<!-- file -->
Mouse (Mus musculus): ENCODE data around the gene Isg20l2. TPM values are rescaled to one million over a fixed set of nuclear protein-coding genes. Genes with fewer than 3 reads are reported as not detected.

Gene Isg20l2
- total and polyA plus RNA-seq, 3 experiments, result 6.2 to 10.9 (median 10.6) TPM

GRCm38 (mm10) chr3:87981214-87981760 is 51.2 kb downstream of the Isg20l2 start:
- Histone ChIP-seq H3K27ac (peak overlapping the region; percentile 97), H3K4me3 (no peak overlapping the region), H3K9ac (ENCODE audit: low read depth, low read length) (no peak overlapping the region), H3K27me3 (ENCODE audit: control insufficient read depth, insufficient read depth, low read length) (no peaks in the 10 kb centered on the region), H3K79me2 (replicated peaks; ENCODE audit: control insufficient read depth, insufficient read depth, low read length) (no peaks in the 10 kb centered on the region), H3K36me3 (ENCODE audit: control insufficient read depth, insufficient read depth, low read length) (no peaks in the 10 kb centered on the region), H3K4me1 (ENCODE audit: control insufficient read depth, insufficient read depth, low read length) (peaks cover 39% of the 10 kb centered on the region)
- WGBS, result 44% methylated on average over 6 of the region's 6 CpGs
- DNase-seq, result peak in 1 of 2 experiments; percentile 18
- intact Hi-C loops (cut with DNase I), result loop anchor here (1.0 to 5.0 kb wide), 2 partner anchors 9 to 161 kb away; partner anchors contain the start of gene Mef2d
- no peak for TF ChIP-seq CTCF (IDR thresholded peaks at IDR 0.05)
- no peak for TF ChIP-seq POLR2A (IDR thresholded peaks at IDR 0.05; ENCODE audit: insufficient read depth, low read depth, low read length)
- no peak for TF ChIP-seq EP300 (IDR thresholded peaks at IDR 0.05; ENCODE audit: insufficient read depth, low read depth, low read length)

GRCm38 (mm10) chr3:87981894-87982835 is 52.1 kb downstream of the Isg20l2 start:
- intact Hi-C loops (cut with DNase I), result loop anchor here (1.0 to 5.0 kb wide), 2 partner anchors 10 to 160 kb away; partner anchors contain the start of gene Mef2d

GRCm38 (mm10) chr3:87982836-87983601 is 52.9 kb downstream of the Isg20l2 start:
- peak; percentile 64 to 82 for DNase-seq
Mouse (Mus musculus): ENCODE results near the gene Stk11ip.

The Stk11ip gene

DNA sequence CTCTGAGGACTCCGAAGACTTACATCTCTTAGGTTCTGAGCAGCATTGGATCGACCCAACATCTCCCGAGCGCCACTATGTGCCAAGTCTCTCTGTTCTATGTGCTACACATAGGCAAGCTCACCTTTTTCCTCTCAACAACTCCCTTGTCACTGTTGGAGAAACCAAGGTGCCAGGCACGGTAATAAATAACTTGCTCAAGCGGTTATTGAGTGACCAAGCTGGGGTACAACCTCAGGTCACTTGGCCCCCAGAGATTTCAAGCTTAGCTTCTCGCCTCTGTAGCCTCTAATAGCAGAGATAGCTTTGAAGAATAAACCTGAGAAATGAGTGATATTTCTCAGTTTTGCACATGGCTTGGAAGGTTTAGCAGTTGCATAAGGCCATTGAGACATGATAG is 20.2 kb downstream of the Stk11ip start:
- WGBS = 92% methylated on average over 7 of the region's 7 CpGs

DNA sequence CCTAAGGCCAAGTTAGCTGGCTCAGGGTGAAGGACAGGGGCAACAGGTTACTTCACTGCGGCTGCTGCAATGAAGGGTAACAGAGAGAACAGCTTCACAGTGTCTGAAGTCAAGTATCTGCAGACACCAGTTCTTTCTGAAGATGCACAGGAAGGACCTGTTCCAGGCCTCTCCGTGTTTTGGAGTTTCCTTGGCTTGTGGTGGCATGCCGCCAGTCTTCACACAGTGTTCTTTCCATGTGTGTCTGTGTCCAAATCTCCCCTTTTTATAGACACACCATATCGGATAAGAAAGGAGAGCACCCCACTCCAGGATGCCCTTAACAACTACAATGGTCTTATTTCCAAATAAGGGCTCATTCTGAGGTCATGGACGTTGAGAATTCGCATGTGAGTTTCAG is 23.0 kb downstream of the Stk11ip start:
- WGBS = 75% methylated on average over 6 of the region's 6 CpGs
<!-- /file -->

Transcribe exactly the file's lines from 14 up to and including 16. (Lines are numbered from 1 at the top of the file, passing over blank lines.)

GRCm38 (mm10) chr3:87982836-87983601 is 52.9 kb downstream of the Isg20l2 start:
- peak; percentile 64 to 82 for DNase-seq
Mouse (Mus musculus): ENCODE results near the gene Stk11ip.